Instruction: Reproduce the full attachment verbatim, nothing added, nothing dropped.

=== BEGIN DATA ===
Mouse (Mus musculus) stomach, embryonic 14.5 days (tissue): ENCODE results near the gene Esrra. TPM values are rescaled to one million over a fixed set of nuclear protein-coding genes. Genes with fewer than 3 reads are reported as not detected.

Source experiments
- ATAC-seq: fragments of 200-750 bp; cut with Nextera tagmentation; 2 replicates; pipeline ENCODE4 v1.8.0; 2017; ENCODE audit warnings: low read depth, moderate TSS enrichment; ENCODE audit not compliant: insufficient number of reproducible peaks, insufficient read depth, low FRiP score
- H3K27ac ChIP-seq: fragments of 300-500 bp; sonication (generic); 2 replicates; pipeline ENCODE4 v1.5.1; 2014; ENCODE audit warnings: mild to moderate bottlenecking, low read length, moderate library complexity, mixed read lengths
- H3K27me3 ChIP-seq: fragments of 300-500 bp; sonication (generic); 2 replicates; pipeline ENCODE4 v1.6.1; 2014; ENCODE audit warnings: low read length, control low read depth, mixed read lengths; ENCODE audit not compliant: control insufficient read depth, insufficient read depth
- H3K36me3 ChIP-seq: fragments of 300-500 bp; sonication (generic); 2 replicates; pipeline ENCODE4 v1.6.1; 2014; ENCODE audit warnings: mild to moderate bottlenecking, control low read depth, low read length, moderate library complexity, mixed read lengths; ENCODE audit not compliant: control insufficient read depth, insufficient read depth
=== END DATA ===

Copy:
Mouse (Mus musculus) stomach, embryonic 14.5 days (tissue): ENCODE results near the gene Esrra. TPM values are rescaled to one million over a fixed set of nuclear protein-coding genes. Genes with fewer than 3 reads are reported as not detected.

Source experiments
- ATAC-seq: fragments of 200-750 bp; cut with Nextera tagmentation; 2 replicates; pipeline ENCODE4 v1.8.0; 2017; ENCODE audit warnings: low read depth, moderate TSS enrichment; ENCODE audit not compliant: insufficient number of reproducible peaks, insufficient read depth, low FRiP score
- H3K27ac ChIP-seq: fragments of 300-500 bp; sonication (generic); 2 replicates; pipeline ENCODE4 v1.5.1; 2014; ENCODE audit warnings: mild to moderate bottlenecking, low read length, moderate library complexity, mixed read lengths
- H3K27me3 ChIP-seq: fragments of 300-500 bp; sonication (generic); 2 replicates; pipeline ENCODE4 v1.6.1; 2014; ENCODE audit warnings: low read length, control low read depth, mixed read lengths; ENCODE audit not compliant: control insufficient read depth, insufficient read depth
- H3K36me3 ChIP-seq: fragments of 300-500 bp; sonication (generic); 2 replicates; pipeline ENCODE4 v1.6.1; 2014; ENCODE audit warnings: mild to moderate bottlenecking, control low read depth, low read length, moderate library complexity, mixed read lengths; ENCODE audit not compliant: control insufficient read depth, insufficient read depth